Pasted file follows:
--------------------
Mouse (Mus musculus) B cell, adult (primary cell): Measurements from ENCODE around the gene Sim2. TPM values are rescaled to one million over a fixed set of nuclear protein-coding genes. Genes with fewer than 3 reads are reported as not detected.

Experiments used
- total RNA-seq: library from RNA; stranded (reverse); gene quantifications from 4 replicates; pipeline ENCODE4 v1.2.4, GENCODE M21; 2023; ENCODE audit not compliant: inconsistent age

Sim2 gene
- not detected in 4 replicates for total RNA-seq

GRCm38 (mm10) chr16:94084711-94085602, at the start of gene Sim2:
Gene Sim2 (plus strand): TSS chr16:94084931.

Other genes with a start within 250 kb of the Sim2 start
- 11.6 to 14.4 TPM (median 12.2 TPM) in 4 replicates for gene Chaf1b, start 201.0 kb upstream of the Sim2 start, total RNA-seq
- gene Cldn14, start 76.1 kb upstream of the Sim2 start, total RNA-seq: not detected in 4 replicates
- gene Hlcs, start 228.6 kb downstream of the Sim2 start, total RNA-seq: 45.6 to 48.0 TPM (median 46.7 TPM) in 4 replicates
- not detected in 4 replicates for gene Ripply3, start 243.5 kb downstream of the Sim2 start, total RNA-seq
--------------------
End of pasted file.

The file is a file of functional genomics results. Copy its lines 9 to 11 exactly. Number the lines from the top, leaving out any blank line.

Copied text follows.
- 11.6 to 14.4 TPM (median 12.2 TPM) in 4 replicates for gene Chaf1b, start 201.0 kb upstream of the Sim2 start, total RNA-seq
- gene Cldn14, start 76.1 kb upstream of the Sim2 start, total RNA-seq: not detected in 4 replicates
- gene Hlcs, start 228.6 kb downstream of the Sim2 start, total RNA-seq: 45.6 to 48.0 TPM (median 46.7 TPM) in 4 replicates